Wee Pals
Author(s) Morrie Turner
Launch date February 15, 1965
Syndicate(s) Lew Little Enterprises
then Register and Tribune Syndicate,
then United Feature Syndicate,
then Creators Syndicate
Genre(s) Humor, Children, Teens, Adults

Wee Pals is a syndicated comic strip about a diverse group of children, created and produced by Morrie Turner. It was the first comic strip syndicated in the United States to have a cast of diverse ethnicity, dubbed the "Rainbow Gang."[1]


When cartoonist Morrie Turner began questioning why there were no minorities in the comic strips, his mentor, Charles M. Schulz of Peanuts fame, suggested he create one.[2] Morris' first attempt, Dinky Fellas, featured an all-black cast, but found publication in only one newspaper, the Chicago Defender.[3] Turner integrated the strip, renaming it Wee Pals, and on February 15, 1965, it became the first American syndicated comic strip to have a cast of diverse ethnicity.[4]

Initially syndicated by Lew Little Enterprises,[4] it was then carried by the Register and Tribune Syndicate, before moving to United Feature Syndicate in the 1970s. When it debuted, the strip originally appeared in only five daily newspapers, as many papers refused to run a strip featuring black characters.[5] After the assassination of Martin Luther King, Jr., the number of papers carrying the strip grew to 60;[5] today it appears in over 100 dailies.[6]

By the early 1970s, Wee Pals was followed on a daily basis by nearly 25,000,000 readers. As the comic strip's popularity grew (in many ways also due to the Kid Power animated program [see below]), Turner added characters. He included children of more and more ethnicities, as well as a child with a physical disability. He also added a weekly section called "Soul Corner," which profiled notable African Americans from history.[2]

As of 2014, the strip is distributed by Creators Syndicate. Turner still wrote and drew the strips up until his death in early 2014.[citation needed]


  • Nipper — African-American boy who always wears a blue or grey American Civil War kepi, and has a dog named General Lee. Turner based Nipper on himself as a child.[2]
  • Ralph (Caucasian) — neighborhood bigot and ruffian who frequently gets his racist, sexist rear handed to him when he insults the other kids in the neighborhood
  • Connie — athletic white girl who frequently clashes with Ralph over his misogyny and racism. She's an outspoken member of the neighborhood "Girls' Lib" organization (a play on the Women's Liberation Movement)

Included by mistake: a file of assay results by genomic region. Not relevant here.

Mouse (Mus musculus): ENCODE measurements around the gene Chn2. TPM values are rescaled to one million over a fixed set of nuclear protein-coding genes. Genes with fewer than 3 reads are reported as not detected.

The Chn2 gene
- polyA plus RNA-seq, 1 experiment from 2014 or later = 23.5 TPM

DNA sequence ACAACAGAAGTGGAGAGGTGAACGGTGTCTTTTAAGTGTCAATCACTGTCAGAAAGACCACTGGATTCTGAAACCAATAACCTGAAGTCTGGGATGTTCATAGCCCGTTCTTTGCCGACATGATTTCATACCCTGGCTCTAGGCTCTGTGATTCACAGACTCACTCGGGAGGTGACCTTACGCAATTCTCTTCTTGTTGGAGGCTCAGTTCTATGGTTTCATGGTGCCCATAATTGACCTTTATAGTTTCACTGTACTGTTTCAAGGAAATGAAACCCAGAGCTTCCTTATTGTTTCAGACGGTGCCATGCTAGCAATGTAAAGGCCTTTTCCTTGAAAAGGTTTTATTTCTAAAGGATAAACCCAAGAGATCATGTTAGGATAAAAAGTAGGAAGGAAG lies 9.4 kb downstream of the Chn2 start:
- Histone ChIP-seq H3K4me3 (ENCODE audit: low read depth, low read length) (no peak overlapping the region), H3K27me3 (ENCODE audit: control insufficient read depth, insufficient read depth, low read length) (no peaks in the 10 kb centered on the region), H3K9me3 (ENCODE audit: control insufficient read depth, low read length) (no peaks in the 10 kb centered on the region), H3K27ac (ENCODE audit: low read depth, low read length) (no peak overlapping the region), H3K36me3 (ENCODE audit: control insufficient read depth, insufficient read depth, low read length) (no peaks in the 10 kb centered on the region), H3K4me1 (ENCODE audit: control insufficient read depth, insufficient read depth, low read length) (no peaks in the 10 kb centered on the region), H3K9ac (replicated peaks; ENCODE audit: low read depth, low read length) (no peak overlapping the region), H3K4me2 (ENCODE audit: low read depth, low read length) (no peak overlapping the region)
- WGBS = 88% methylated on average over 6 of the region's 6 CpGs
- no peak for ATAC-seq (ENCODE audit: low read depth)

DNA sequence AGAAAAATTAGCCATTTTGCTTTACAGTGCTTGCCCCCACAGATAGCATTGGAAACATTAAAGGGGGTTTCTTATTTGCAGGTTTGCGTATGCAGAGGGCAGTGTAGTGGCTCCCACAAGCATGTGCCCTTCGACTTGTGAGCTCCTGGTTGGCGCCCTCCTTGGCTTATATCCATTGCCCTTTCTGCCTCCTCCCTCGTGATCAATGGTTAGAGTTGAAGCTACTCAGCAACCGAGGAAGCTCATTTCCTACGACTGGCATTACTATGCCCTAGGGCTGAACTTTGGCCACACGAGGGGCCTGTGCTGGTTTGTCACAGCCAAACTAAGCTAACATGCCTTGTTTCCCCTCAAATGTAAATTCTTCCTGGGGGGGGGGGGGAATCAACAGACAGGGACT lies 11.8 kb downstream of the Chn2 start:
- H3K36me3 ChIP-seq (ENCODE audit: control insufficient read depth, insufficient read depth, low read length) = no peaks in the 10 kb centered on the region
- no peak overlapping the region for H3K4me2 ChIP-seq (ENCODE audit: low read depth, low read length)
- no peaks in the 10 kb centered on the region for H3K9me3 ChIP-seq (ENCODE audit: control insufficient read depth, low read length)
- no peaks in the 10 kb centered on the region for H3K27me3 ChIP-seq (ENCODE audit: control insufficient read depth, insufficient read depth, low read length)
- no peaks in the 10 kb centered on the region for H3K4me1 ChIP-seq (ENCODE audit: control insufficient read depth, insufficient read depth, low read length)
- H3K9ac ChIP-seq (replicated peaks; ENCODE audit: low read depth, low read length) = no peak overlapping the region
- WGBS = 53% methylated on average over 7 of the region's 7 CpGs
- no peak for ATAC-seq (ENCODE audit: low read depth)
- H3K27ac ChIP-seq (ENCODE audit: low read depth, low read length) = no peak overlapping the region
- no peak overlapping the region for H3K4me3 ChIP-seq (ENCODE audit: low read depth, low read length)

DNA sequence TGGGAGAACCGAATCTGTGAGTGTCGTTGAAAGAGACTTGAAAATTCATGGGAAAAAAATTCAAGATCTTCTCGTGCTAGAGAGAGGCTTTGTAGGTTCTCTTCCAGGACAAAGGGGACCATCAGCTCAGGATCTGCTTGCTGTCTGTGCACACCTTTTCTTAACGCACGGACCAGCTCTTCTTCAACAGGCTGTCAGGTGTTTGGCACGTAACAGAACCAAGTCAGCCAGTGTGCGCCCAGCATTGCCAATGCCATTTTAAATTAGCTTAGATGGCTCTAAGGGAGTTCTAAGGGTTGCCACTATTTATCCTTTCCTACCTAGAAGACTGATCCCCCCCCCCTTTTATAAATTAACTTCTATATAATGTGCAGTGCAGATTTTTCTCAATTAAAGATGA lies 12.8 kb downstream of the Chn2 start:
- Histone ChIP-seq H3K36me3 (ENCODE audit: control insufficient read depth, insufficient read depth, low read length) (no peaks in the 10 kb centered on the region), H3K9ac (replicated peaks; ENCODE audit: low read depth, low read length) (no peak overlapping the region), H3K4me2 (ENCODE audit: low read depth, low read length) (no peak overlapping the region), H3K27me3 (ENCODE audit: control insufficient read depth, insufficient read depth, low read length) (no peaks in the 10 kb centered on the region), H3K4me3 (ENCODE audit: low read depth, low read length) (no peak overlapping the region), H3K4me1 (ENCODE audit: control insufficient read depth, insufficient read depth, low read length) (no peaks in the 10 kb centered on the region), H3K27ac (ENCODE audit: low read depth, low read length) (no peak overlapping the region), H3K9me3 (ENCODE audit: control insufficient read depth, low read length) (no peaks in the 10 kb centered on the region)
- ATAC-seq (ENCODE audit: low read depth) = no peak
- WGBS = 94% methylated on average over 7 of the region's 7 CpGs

• Sybil — African-American girl who is also in the Girls' Lib organization
  • Oliver — chubby, bookish white boy with glasses. Sometimes referred to as "Lil' Ebert" for his resemblance to a young Roger Ebert. Usually the straight man in strips where one of the kids misinterprets an idiom or makes a Pun
  • Diz — African-American boy who's never without his sunglasses and beret. He plays trumpet like his namesake Dizzy Gillespie and often narrates the "Funky Fables" strips
  • Charlotte — white bespectacled girl who uses a wheelchair. She has a pet parrot named Polly Esther
  • Randy (African-American)
  • Pablo (Chicano/Mexican-American)
  • Mikki (African-American; about four years old)
  • Rocky (Native American)
  • George (Asian-American of Chinese origin)
  • Jerry (Jewish)
  • Trinh (Vietnamese)
  • Sally (nationality unstated, but deaf-mute)
  • Wellington (nationality unstated, dark hair covering eyes)

Wee Pals bibliography

  • Wee Pals That "Kid Power" Gang in Rainbow Power (Signet Books, 1968) ASIN B002T6NAOG
  • Wee Pals (Signet Books, 1969) ASIN B003ZUKTLW — introduction by Charles M. Schulz
  • Kid Power (Signet Books, 1970), ASIN B001IKPRM2
  • Nipper (Westminster Press, 1971), ASIN B002IY2XOM
  • Nipper's Secret Power (Westminster Press, 1971) ISBN 0-664-32498-3-0325
  • Wee Pals: Rainbow Power (Signet Books, 1973) ASIN B000M8UYII
  • Wee Pals: Doing Their Thing (Signet Books, 1973) ASIN B00129HWKO
  • Wee Pals' Nipper and Nipper's Secret Power (Signet Books, 1974) ASIN B001M5GOOS